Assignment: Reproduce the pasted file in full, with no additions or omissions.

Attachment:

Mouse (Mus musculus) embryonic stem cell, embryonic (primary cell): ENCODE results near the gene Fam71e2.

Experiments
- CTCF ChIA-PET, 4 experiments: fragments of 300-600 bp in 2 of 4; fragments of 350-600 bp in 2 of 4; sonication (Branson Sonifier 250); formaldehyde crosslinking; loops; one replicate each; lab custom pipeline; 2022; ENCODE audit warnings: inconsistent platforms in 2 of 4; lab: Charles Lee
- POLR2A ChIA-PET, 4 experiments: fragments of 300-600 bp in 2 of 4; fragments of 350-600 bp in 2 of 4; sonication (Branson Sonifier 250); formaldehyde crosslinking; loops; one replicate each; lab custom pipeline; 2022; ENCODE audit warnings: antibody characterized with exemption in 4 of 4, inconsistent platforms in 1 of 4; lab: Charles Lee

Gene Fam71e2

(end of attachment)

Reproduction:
Mouse (Mus musculus) embryonic stem cell, embryonic (primary cell): ENCODE results near the gene Fam71e2.

Experiments
- CTCF ChIA-PET, 4 experiments: fragments of 300-600 bp in 2 of 4; fragments of 350-600 bp in 2 of 4; sonication (Branson Sonifier 250); formaldehyde crosslinking; loops; one replicate each; lab custom pipeline; 2022; ENCODE audit warnings: inconsistent platforms in 2 of 4; lab: Charles Lee
- POLR2A ChIA-PET, 4 experiments: fragments of 300-600 bp in 2 of 4; fragments of 350-600 bp in 2 of 4; sonication (Branson Sonifier 250); formaldehyde crosslinking; loops; one replicate each; lab custom pipeline; 2022; ENCODE audit warnings: antibody characterized with exemption in 4 of 4, inconsistent platforms in 1 of 4; lab: Charles Lee

Gene Fam71e2